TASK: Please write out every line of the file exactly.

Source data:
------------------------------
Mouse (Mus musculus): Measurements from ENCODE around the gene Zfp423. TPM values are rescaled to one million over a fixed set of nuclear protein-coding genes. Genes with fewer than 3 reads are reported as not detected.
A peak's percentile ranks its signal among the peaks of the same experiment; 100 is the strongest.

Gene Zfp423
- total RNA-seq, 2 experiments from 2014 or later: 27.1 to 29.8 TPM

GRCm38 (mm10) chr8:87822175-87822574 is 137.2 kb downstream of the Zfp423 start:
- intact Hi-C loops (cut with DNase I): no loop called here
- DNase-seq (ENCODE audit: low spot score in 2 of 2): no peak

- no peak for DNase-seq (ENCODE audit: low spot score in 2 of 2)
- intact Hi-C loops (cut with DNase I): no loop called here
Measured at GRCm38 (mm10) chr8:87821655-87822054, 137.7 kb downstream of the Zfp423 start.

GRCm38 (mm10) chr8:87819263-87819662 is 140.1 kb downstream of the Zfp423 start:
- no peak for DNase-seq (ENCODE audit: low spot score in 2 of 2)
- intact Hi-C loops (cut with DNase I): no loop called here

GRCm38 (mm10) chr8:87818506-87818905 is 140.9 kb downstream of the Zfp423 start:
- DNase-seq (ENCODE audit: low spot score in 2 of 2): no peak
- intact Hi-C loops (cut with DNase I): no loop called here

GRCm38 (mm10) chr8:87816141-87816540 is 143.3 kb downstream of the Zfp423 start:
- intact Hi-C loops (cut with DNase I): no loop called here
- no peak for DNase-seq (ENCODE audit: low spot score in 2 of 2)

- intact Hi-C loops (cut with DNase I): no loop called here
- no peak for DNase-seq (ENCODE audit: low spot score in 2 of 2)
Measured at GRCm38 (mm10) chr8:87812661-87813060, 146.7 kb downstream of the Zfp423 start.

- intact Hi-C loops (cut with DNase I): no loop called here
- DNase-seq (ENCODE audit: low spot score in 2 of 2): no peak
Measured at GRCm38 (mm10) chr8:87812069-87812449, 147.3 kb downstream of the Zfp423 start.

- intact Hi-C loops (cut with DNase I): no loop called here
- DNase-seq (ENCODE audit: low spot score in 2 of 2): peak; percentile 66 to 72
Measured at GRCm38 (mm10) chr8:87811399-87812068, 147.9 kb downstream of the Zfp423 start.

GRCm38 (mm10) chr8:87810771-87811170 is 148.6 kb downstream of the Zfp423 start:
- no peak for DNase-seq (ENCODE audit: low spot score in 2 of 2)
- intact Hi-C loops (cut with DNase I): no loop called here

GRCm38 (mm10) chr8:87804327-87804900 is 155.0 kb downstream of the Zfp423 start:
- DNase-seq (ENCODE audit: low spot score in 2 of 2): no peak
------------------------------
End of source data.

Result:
Mouse (Mus musculus): Measurements from ENCODE around the gene Zfp423. TPM values are rescaled to one million over a fixed set of nuclear protein-coding genes. Genes with fewer than 3 reads are reported as not detected.
A peak's percentile ranks its signal among the peaks of the same experiment; 100 is the strongest.

Gene Zfp423
- total RNA-seq, 2 experiments from 2014 or later: 27.1 to 29.8 TPM

GRCm38 (mm10) chr8:87822175-87822574 is 137.2 kb downstream of the Zfp423 start:
- intact Hi-C loops (cut with DNase I): no loop called here
- DNase-seq (ENCODE audit: low spot score in 2 of 2): no peak

- no peak for DNase-seq (ENCODE audit: low spot score in 2 of 2)
- intact Hi-C loops (cut with DNase I): no loop called here
Measured at GRCm38 (mm10) chr8:87821655-87822054, 137.7 kb downstream of the Zfp423 start.

GRCm38 (mm10) chr8:87819263-87819662 is 140.1 kb downstream of the Zfp423 start:
- no peak for DNase-seq (ENCODE audit: low spot score in 2 of 2)
- intact Hi-C loops (cut with DNase I): no loop called here

GRCm38 (mm10) chr8:87818506-87818905 is 140.9 kb downstream of the Zfp423 start:
- DNase-seq (ENCODE audit: low spot score in 2 of 2): no peak
- intact Hi-C loops (cut with DNase I): no loop called here

GRCm38 (mm10) chr8:87816141-87816540 is 143.3 kb downstream of the Zfp423 start:
- intact Hi-C loops (cut with DNase I): no loop called here
- no peak for DNase-seq (ENCODE audit: low spot score in 2 of 2)

- intact Hi-C loops (cut with DNase I): no loop called here
- no peak for DNase-seq (ENCODE audit: low spot score in 2 of 2)
Measured at GRCm38 (mm10) chr8:87812661-87813060, 146.7 kb downstream of the Zfp423 start.

- intact Hi-C loops (cut with DNase I): no loop called here
- DNase-seq (ENCODE audit: low spot score in 2 of 2): no peak
Measured at GRCm38 (mm10) chr8:87812069-87812449, 147.3 kb downstream of the Zfp423 start.

- intact Hi-C loops (cut with DNase I): no loop called here
- DNase-seq (ENCODE audit: low spot score in 2 of 2): peak; percentile 66 to 72
Measured at GRCm38 (mm10) chr8:87811399-87812068, 147.9 kb downstream of the Zfp423 start.

GRCm38 (mm10) chr8:87810771-87811170 is 148.6 kb downstream of the Zfp423 start:
- no peak for DNase-seq (ENCODE audit: low spot score in 2 of 2)
- intact Hi-C loops (cut with DNase I): no loop called here

GRCm38 (mm10) chr8:87804327-87804900 is 155.0 kb downstream of the Zfp423 start:
- DNase-seq (ENCODE audit: low spot score in 2 of 2): no peak